I find it downright hypocritical that the same people who are calling for Josh Duggar’s head, even saying he’s not fit to be raising children, are the very ones who are advocating aggressively for openly homosexual Boy Scout leaders, claiming that it’s their “right.”
Let me speak candidly with no concern as to whether this offends: This is not about gay “rights.” This is about what is best for the boys. To think otherwise is the epitome of shortsighted narcissism.
This same attitude surfaced in a recent article by a gay writer claiming that the current ban on gay blood donors was “discriminatory” and made him feel bad.
Sorry again if this offends, but when it comes to the blood bank, the issue is not how giving blood makes the donor feel. The issue is having safe blood to keep people alive.
Many years ago, a group I was with was part of a blood drive, so I was glad to do my part, signing up to give blood. But when I filled out the questionnaire and they learned that before I was a follower of Jesus, I shot drugs (1970-71), I was told I couldn’t donate.
I was a little disappointed, since I wanted to be part of our joint effort and help others, but the last thought in my mind was, “That’s not fair! That was a long time ago. How dare you hold that against me!”
My only thought was, “Obviously, they know what’s best, and it would be horrific to give blood that could be tainted.”
I’ll let others debate the science as to whose blood is and is not safe, but it’s the attitude I’m addressing: This is about the health of the recipient of the blood, not the feelings of the potential donor.
It’s the same thing when it comes to whether openly gay men should serve as Boy Scout leaders (an inevitable development that I and many others warned would be next). The issue is not how these potential Scout leaders feel. The issue is what’s best for the kids.
Yet what we hear over and again is that it’s not “fair” to deprive these men of their “right” to lead the troops, especially since many of them grew up in the Boy Scouts.
Sadly, we know that, without openly homosexual Scout leaders, there has been a well-documented (and even better covered-up) history of sexual abuse of Boy Scouts by their leaders. So why open the door even further to potential predators (let alone ask what kind of role models we want for the boys)?
Am I saying that your average gay man wants to be a Scout leader so he can abuse boys? Absolutely not.
But I’m saying that, just as you don’t have heterosexual men leading Girl Scout troops (since straight males are attracted to females and relate to them a certain way), you don’t have homosexual men leading Boy Scout troops – if, in fact, what matters most is the safety and well-being of the children.
One gay advocate on Twitter claimed that heterosexual abuse of children was 11 times greater (in total) than homosexual abuse of children. What he didn’t realize was that according to his own stats, a gay man was almost five times more likely to abuse a child than a straight man (since there is roughly one homosexual for every 50 heterosexuals).
Other criminology studies I have read confirm these statistics, but even if a gay man was no more likely to abuse a child than a straight man, common sense tells you that having openly gay Scout leaders is not in the best interest of the kids, even if many of them would be fine leaders overall.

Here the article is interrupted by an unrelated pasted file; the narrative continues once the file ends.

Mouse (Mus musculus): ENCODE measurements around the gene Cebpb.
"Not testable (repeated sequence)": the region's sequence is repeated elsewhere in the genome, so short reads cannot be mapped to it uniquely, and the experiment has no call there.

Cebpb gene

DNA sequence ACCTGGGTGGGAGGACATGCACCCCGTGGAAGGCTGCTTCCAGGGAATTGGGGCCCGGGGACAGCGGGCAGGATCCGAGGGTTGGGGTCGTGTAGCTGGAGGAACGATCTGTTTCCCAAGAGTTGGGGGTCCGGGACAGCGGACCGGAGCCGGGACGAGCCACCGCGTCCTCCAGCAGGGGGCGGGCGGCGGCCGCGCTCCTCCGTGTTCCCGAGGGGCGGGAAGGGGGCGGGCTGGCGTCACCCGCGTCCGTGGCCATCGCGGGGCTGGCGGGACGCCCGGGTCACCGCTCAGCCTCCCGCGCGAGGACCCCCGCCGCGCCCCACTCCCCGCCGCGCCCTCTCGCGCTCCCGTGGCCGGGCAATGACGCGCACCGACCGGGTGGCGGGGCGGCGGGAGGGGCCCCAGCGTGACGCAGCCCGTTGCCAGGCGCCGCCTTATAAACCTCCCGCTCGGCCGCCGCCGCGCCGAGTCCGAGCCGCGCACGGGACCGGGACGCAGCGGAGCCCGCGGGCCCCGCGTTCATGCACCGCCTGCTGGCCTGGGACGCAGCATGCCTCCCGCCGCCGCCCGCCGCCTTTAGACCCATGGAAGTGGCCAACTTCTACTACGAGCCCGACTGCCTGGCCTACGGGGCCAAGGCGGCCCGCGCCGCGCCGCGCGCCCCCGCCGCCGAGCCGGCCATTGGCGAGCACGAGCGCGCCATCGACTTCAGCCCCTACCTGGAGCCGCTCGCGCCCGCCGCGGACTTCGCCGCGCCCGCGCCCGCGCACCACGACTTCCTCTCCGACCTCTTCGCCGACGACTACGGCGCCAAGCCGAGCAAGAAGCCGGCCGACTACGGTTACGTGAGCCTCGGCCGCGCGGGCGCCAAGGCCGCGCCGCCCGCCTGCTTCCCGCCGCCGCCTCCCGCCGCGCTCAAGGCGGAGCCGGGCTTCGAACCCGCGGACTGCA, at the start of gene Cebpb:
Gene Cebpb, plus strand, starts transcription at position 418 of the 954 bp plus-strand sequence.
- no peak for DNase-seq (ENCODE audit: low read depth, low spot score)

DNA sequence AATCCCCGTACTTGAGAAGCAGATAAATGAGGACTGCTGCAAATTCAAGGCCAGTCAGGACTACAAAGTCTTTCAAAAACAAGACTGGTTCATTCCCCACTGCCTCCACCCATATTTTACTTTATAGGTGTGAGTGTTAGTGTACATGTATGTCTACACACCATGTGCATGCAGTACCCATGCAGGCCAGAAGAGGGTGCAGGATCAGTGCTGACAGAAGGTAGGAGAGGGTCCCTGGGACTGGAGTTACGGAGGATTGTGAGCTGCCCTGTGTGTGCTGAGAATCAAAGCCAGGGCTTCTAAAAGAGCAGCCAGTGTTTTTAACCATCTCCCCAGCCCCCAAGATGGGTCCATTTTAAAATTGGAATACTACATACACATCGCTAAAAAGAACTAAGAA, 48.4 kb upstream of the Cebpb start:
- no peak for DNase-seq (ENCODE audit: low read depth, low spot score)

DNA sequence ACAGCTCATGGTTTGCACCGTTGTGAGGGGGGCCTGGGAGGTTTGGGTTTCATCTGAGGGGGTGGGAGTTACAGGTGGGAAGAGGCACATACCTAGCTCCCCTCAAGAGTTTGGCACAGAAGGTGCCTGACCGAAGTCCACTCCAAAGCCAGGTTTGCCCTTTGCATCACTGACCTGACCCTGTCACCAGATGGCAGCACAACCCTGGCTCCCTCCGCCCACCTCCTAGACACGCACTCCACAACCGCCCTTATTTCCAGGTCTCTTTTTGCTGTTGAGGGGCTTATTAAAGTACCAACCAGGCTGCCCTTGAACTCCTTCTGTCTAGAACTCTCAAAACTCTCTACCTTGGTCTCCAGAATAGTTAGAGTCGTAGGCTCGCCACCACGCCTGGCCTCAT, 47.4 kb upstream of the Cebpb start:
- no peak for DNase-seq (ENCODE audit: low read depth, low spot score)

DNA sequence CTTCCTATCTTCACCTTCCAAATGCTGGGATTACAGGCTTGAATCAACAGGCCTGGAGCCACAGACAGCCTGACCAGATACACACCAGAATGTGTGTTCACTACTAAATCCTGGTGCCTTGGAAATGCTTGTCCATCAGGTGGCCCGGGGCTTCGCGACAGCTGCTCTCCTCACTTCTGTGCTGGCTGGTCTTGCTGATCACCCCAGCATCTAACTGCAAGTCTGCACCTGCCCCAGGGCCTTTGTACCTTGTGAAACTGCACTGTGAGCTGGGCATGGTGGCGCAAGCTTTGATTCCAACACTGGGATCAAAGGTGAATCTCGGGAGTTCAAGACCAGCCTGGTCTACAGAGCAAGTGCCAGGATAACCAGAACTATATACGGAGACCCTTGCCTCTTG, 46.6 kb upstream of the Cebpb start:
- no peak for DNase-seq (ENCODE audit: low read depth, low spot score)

The very fact that they are openly gay also means their sexuality has now been injected into the Scouts, which cannot be in the best interest of the great majority of the boys involved.
To repeat: It’s about the best interests of the kids, not about the feelings of the gay adults.
The same holds true when it comes to gay couples raising kids, especially bringing them into the world through anonymous sperm donors or surrogate mothers, in which case the gay parents are willingly depriving that child of a connection to their mother or father.
Whose feelings do they have in mind – the child’s or their own?
I’m sure many gays and lesbians long to have kids, just as heterosexuals do, and I’m sure that many of them are devoted parents, weeping for joy when a baby comes into their lives.
But do they genuinely believe that the very best thing for that child is to deprive them willfully of having a mother or father?
Even feminist icon Germaine Greer recently commented, “Sometimes I think that really the problem is the concept of motherhood, which we can’t give any real structure to. Sir Elton John and his ‘wife’ David Furnish have entered on the birth certificate of their two sons that David Furnish is the mother. I’m sorry. That will give you an idea of how the concept of motherhood has emptied out. It’s gone. It’s been deconstructed.”
In the same spirit (and commenting after Ireland’s vote to redefine marriage), David van Gend of the Australian Marriage Forum said, “We have damaged irreparably the connection between marriage and a child’s right to know and be cared for by the two people who each give them half of their biological, social and familial identity.”
But that is the mindset of the day: It’s about me, not about my kids. It’s about how I feel, not what’s best for others. And we actually celebrate this kind of misguided thinking.
For years as I’ve been saying (and I now say again) it’s not too late to turn the tide.
But the hour is getting late, and a sense of urgency is more than appropriate.